Chapter no 67

Life of Pi

The underside of the raft became host to a multitude of sea life, like the net but smaller in form. It started with a soft green algae that clung to the life jackets. Stiffer algae of a darker kind joined it. They did well and became thick. Animal life appeared. The first that I saw were tiny, translucent shrimp, hardly half an inch long. They were followed by fish no bigger that looked like they were permanently under X-ray; their internal organs showed through their transparent skins. After that I noticed the black worms with the white spines, the green gelatinous slugs with the primitive limbs, the inch-long, motley-coloured fish with the potbellies, and lastly the crabs, half to three-quarters of an inch across and brown in colour. I tried everything but the worms, including the algae. Only the crabs didn’t have an unpalatably bitter or salty taste. Every time they appeared, I popped them one after another into my mouth like candy until there were none left. I couldn’t control myself. It was always a long wait between fresh crops of crabs.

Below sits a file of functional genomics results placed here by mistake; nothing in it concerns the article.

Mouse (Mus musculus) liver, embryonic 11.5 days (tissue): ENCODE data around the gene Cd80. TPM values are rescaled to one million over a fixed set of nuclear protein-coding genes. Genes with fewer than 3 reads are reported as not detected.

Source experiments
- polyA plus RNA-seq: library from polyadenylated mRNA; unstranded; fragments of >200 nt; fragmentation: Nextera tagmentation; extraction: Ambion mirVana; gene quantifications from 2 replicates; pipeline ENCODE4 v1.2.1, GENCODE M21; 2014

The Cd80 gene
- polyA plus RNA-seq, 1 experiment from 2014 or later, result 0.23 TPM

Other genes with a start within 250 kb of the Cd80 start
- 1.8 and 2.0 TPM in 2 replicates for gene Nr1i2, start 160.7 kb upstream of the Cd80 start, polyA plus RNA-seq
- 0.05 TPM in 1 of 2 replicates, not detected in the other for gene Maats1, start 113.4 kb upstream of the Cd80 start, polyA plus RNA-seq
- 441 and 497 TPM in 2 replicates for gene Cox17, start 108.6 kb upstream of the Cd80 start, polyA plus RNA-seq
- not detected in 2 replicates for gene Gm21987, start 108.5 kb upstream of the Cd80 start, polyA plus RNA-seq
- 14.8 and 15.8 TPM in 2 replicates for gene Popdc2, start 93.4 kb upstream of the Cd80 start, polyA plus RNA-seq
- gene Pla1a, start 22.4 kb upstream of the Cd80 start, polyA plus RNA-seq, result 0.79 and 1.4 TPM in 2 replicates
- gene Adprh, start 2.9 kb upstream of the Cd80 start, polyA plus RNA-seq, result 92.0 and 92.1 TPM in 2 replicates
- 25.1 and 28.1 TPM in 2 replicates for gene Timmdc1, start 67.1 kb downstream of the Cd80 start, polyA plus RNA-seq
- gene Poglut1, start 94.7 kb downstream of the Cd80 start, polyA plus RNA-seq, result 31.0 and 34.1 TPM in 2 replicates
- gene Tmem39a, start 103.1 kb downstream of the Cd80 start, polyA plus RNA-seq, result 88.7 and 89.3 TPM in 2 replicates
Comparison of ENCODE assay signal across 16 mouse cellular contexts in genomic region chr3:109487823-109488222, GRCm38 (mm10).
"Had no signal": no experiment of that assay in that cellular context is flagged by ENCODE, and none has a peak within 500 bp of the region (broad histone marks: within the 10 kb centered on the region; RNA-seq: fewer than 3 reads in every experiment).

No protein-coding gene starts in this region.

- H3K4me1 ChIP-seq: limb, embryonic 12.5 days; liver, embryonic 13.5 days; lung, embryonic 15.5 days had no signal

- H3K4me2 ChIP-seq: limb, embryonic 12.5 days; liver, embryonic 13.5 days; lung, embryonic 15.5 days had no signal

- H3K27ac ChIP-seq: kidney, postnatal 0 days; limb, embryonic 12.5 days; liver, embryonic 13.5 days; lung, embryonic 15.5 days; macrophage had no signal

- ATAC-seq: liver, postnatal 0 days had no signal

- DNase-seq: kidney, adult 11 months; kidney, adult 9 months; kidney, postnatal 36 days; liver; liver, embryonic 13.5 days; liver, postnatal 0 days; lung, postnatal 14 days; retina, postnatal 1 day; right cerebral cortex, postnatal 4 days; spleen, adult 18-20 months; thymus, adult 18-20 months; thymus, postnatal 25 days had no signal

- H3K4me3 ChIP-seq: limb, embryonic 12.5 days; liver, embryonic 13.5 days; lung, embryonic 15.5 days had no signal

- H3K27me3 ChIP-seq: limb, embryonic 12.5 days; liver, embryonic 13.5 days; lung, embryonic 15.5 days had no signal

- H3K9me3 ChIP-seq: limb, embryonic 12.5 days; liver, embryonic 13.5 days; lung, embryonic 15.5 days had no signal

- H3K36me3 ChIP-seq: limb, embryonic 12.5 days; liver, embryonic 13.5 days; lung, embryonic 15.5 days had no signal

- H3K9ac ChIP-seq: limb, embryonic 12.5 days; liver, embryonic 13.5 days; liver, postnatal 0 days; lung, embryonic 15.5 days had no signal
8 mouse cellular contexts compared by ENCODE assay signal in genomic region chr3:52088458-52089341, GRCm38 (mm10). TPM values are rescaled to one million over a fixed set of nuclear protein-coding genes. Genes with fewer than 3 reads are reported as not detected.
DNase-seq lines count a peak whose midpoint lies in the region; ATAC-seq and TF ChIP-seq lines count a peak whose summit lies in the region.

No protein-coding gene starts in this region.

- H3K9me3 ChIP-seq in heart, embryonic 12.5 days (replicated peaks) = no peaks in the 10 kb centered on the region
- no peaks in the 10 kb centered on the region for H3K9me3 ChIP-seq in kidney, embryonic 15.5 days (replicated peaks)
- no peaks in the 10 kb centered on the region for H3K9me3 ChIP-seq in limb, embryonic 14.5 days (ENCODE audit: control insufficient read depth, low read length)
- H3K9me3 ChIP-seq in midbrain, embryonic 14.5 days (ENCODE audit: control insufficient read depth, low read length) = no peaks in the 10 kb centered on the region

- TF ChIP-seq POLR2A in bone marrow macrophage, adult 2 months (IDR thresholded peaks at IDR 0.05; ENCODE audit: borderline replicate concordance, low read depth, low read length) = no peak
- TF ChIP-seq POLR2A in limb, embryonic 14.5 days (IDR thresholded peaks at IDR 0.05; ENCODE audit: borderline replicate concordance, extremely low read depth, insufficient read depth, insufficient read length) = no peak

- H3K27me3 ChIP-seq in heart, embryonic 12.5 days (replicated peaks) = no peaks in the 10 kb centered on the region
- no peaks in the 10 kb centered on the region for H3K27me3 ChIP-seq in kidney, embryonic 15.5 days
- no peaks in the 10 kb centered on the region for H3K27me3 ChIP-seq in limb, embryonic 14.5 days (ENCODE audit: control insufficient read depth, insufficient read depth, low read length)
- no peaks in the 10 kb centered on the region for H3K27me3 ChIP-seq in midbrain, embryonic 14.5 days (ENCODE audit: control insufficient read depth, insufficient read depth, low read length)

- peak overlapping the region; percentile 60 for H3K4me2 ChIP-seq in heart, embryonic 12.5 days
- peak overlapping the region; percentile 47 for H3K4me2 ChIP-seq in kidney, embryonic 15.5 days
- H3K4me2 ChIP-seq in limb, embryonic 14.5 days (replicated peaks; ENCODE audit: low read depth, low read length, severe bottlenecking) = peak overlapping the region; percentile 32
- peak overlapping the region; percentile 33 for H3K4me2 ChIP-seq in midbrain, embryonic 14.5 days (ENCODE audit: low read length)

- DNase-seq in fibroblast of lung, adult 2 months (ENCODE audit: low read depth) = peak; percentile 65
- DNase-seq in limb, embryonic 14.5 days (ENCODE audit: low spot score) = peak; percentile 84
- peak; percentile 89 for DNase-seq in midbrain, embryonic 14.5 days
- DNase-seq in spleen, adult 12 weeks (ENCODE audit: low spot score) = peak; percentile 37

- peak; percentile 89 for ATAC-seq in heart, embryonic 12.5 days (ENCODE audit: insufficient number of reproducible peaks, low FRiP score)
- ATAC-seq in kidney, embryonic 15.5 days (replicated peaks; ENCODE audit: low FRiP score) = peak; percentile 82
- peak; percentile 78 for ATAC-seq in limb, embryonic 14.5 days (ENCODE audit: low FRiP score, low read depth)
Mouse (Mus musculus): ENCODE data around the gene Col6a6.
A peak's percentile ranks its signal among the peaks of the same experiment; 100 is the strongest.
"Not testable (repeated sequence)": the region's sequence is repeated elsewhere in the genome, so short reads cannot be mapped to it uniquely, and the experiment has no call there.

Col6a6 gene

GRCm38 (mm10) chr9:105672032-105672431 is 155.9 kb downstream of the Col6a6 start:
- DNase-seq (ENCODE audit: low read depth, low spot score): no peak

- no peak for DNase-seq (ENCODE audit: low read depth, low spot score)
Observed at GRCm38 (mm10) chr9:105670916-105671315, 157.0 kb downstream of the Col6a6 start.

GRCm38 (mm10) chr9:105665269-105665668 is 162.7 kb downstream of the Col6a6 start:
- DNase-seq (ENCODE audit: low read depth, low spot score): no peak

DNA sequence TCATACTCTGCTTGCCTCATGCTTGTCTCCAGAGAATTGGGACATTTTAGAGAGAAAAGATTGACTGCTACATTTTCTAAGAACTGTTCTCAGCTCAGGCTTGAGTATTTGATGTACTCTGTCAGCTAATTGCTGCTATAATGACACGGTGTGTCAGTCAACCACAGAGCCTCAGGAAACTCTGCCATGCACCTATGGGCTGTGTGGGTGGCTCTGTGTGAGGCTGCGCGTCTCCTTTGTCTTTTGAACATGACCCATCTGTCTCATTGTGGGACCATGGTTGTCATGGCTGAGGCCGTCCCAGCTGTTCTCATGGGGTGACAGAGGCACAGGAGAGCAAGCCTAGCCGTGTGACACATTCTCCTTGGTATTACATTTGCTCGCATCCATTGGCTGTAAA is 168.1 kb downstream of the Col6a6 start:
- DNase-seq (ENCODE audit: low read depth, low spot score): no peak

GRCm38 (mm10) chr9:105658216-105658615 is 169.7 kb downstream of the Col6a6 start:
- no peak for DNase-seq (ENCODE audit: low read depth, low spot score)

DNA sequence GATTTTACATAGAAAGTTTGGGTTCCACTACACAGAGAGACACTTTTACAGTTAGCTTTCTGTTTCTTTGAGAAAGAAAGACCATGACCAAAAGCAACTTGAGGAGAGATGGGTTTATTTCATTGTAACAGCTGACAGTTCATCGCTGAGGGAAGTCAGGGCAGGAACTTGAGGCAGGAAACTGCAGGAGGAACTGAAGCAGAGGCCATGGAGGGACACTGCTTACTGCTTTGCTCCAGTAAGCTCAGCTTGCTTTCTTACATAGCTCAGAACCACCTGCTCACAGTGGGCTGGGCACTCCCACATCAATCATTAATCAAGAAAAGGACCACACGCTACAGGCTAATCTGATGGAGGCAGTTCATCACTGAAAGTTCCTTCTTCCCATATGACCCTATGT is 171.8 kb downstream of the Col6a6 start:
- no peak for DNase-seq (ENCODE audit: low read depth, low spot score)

The hull of the lifeboat invited life too, in the form of small gooseneck barnacles. I sucked their fluid. Their flesh made for good fishing bait.

I became attached to these oceanic hitchhikers, though they weighed the raft down a little. They provided distraction, like Richard Parker. I spent many hours doing nothing but lying on my side, a life jacket pushed out of place a few inches, like a curtain from a window, so that I might have a clear view.

What I saw was an upside-down town, small, quiet and peaceable, whose citizens went about with the sweet civility of angels. The sight was a welcome relief for my frayed nerves.

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